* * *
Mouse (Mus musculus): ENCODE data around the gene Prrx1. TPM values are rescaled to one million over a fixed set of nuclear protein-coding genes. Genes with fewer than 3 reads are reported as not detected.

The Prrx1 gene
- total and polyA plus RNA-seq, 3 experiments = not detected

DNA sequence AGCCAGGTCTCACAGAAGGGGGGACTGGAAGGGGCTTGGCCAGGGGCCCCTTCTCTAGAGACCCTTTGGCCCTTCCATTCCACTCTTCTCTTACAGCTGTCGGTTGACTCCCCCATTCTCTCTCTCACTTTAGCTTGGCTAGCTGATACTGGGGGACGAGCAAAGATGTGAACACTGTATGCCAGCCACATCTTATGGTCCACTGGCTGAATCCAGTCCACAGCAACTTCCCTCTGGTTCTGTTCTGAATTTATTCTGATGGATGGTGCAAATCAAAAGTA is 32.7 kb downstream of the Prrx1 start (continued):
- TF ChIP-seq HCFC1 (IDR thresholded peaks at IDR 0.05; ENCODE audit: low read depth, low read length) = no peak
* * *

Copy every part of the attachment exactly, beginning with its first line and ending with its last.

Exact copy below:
Mouse (Mus musculus): ENCODE data around the gene Prrx1. TPM values are rescaled to one million over a fixed set of nuclear protein-coding genes. Genes with fewer than 3 reads are reported as not detected.

The Prrx1 gene
- total and polyA plus RNA-seq, 3 experiments = not detected

DNA sequence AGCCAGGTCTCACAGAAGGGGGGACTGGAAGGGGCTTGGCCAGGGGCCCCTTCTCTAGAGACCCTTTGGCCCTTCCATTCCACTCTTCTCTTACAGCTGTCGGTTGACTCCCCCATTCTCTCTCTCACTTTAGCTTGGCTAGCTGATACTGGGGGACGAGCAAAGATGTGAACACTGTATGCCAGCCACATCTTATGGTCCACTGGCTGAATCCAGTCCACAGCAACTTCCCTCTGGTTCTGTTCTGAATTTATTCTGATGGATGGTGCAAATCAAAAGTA is 32.7 kb downstream of the Prrx1 start (continued):
- TF ChIP-seq HCFC1 (IDR thresholded peaks at IDR 0.05; ENCODE audit: low read depth, low read length) = no peak